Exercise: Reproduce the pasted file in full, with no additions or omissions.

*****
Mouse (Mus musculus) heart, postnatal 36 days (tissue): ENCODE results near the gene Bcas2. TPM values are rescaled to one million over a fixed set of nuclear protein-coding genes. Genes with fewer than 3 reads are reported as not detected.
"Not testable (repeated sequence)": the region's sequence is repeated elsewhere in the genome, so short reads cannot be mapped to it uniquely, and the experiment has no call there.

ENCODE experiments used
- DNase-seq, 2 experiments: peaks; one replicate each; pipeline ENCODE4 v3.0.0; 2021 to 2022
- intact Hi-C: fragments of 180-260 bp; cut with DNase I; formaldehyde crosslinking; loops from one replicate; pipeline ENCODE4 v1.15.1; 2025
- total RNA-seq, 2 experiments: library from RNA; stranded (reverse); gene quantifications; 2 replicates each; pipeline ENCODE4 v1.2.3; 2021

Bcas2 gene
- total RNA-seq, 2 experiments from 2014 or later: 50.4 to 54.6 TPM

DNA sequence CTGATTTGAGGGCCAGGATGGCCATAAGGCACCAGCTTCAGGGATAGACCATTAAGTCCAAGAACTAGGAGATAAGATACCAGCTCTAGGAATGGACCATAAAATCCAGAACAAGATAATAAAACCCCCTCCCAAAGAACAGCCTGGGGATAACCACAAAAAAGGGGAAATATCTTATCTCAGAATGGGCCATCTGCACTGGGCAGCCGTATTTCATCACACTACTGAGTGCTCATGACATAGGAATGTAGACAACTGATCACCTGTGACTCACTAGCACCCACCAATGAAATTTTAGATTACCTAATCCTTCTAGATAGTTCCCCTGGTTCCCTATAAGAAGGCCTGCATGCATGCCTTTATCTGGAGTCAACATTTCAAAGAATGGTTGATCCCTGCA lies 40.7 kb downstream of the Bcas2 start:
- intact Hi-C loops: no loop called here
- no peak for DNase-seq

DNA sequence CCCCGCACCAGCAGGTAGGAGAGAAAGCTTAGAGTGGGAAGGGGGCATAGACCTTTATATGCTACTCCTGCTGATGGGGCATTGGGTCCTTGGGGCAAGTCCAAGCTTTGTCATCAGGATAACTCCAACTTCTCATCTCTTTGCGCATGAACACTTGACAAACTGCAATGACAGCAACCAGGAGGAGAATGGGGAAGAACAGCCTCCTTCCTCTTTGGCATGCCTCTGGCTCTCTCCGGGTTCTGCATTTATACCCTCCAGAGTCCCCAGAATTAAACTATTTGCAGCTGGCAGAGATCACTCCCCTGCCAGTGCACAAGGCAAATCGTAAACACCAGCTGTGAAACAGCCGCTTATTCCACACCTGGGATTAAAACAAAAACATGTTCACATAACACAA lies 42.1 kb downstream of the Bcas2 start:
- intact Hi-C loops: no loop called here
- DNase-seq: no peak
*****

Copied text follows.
Mouse (Mus musculus) heart, postnatal 36 days (tissue): ENCODE results near the gene Bcas2. TPM values are rescaled to one million over a fixed set of nuclear protein-coding genes. Genes with fewer than 3 reads are reported as not detected.
"Not testable (repeated sequence)": the region's sequence is repeated elsewhere in the genome, so short reads cannot be mapped to it uniquely, and the experiment has no call there.

ENCODE experiments used
- DNase-seq, 2 experiments: peaks; one replicate each; pipeline ENCODE4 v3.0.0; 2021 to 2022
- intact Hi-C: fragments of 180-260 bp; cut with DNase I; formaldehyde crosslinking; loops from one replicate; pipeline ENCODE4 v1.15.1; 2025
- total RNA-seq, 2 experiments: library from RNA; stranded (reverse); gene quantifications; 2 replicates each; pipeline ENCODE4 v1.2.3; 2021

Bcas2 gene
- total RNA-seq, 2 experiments from 2014 or later: 50.4 to 54.6 TPM

DNA sequence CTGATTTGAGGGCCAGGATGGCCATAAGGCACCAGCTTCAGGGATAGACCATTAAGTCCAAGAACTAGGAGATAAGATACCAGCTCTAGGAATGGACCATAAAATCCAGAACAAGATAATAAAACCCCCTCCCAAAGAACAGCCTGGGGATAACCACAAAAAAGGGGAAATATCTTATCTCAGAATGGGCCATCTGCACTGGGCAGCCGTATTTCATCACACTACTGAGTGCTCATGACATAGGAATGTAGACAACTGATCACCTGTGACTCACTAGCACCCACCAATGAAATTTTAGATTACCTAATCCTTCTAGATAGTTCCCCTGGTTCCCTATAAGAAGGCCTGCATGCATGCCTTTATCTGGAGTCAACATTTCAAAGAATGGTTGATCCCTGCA lies 40.7 kb downstream of the Bcas2 start:
- intact Hi-C loops: no loop called here
- no peak for DNase-seq

DNA sequence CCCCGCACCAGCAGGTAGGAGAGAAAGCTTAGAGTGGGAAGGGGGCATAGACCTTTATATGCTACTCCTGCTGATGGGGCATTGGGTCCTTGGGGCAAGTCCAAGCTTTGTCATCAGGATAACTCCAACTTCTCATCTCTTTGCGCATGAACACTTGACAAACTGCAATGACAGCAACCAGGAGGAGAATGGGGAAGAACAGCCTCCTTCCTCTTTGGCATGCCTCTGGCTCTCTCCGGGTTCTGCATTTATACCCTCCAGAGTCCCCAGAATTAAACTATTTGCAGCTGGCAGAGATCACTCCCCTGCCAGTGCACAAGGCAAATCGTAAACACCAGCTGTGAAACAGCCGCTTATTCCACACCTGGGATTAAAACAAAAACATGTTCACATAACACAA lies 42.1 kb downstream of the Bcas2 start:
- intact Hi-C loops: no loop called here
- DNase-seq: no peak